Instead of trying to argue for it myself, let me quote the words of the review on the 2 Guys Buying Comics blog that convinced me to pick up the series last spring:

    “With that in mind I see no need to put off the inevitable, so let’s just get it over with and crown Fallen Angel #5 the best individual issue of 2006.

    Granted, there are still seven months worth of comic goodness to come, but this I can’t imagine what it will take to put another single issue in the same zip codes as this one (please feel free to see that as a open challenge to Fables #50, Mr. Willingham). I can’t think of a better single issue that I’ve read in the last five years.”

    Those were the words that convinced me to give the book a shot. And Fallen Angel was the book that got me back to collecting comics again.

    Finally, the first TPB should arrive tomorrow so you’ll just need to have Connor get it to you. 🙂

  48. I have a good one!

    My Dead Girlfriend by Eric Wight
    I met him at NYCC and he was really nice and seeemed genuinely psyched about the book he’d made, so I decided to check it out. It’s a really really fun teen romance type book that does a great job of invoking the great feelings of teenage infatuation and heartbreak.

    The art is beautiful, the story is great, it’s not superheros, and there’s only one volume. Really good stuff!

  49. I know it sounds anti-climactic now but may I suggest Strange Girl Volume 1? I won’t bore you with another explanation of why.

  50. I’ll second mp’s “My Dead Girlfriend” rec – I just loaned it to my mangaphile BFF and she loves it.

    Another favorite of mine that has a manga-ish feel is Chynna Clugston’s Blue Monday ( It’s a funny series about a bunch of teenagers. The main character, Bleu, is obsessed with Mod culture, Brit pop, and her substitute teacher. There’s swearing, hormones, and Buster Keaton references. What’s not to love?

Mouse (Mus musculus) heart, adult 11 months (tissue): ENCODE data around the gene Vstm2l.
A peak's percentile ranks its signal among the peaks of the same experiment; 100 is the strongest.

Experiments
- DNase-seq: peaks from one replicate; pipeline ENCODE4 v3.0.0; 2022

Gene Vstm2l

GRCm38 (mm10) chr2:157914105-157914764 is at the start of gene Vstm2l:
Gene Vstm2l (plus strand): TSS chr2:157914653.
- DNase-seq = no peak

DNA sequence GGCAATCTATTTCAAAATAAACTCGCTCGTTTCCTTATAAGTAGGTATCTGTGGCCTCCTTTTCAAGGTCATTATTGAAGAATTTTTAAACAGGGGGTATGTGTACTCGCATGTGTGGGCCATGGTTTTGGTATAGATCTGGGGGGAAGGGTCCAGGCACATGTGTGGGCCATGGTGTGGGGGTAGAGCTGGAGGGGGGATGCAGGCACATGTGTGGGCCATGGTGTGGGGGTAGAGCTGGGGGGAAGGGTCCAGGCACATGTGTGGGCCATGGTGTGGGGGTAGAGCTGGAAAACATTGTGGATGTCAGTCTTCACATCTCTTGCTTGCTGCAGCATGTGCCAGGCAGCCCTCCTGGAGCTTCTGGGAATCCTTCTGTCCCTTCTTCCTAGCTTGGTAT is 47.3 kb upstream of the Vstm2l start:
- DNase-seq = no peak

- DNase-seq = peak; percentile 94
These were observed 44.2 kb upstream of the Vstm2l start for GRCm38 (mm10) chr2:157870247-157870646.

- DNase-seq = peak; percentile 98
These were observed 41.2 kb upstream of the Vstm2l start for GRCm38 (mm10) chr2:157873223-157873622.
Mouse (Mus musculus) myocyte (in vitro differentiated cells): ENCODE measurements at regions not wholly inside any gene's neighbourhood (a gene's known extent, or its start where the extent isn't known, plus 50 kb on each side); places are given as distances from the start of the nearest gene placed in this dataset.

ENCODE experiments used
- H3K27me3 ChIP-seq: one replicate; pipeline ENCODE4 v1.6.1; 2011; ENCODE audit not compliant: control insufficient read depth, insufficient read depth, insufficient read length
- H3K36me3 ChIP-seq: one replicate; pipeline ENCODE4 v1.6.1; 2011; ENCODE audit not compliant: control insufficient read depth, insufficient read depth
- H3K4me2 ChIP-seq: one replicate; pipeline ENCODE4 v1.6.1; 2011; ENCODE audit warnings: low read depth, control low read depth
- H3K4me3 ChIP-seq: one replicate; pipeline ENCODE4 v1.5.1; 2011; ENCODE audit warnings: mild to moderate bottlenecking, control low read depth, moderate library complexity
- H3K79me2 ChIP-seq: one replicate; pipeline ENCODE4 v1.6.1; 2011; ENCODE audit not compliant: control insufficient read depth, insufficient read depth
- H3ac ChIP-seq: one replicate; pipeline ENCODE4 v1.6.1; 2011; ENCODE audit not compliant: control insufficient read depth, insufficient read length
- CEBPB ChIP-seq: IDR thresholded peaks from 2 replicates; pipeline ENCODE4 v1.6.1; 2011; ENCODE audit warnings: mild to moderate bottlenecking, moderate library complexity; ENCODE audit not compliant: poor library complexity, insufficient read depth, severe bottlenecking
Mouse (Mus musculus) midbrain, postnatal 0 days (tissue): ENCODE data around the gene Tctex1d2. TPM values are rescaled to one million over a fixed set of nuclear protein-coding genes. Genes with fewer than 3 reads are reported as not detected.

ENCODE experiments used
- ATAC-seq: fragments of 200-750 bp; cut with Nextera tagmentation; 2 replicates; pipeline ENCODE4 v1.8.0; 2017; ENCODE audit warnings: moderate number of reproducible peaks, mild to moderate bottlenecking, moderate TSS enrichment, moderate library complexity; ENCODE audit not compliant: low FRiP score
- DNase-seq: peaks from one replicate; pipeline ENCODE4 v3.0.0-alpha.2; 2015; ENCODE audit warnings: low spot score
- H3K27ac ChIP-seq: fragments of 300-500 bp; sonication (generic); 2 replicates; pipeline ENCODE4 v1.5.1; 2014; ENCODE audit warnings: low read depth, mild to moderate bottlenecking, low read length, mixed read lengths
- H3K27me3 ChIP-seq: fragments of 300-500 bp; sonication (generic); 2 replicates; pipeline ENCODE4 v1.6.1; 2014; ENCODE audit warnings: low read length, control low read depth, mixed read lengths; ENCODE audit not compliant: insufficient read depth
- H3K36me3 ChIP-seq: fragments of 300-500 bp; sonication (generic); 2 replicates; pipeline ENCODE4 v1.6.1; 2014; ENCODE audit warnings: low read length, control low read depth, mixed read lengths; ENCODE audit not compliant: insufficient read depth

51. Josh, I suggest:
    Cerebus Volume 2 High Society
    Aardvark Vanaheim

    512 pages

    An hilarious politically driven story About an aardvark becoming the Prime Minister of a fictional city state. There is more depth to the characters than in most prose books. The art is black and white and quite beautiful. Contrary to popular belief this book can be read without reading the rest of the 6000 plus pages of Cerebus comics.

  52. Nobody else mentioned it so I will. I picked up “Gordon Yamamoto and the King of Geeks” from Gene Yang at Wondercon because I loved “American Born Chinese” so much. The differences were many but the story was still good and engaging. Gene Yang was also extremely nice and I haven’t heard a single negative thing about “American Born Chinese” and convinced a total stranger to buy it last time I was in my local comic shop. So good choice so far Josh.

    My recommendation for Josh, and anyone else, is the series “Concrete” by Paul Chadwick published by Darkhorse. It’s 7 books in the 10-15$ range but there no real overarching plot. You can read either the first or sixth volume first because in the sixth volume Chadwick revists Concrete’s origin and retells it with updated/improved art and greater craftsmanship as a storyteller.

    Concrete is a speech writer for a senator who’s body is put in the body of an alien rock creature while on a camping trip. Due to government interference he has to keep this origin a secret and is heralded as a cyborg made from a man dying of cancer. This new body, which is essentially the body of the blue-eyed ever-lovin’ Thing, allows Concrete a wealth of new opportunities but also many handicaps towards leading an everyday life.

    It deals with a lot of relevant issues (environmentalism, overpopulation, the nature of exploration, etc…) in a similar vein as a book like “Ex Machina” does, really making the reader examine their own viewpoint as they read it.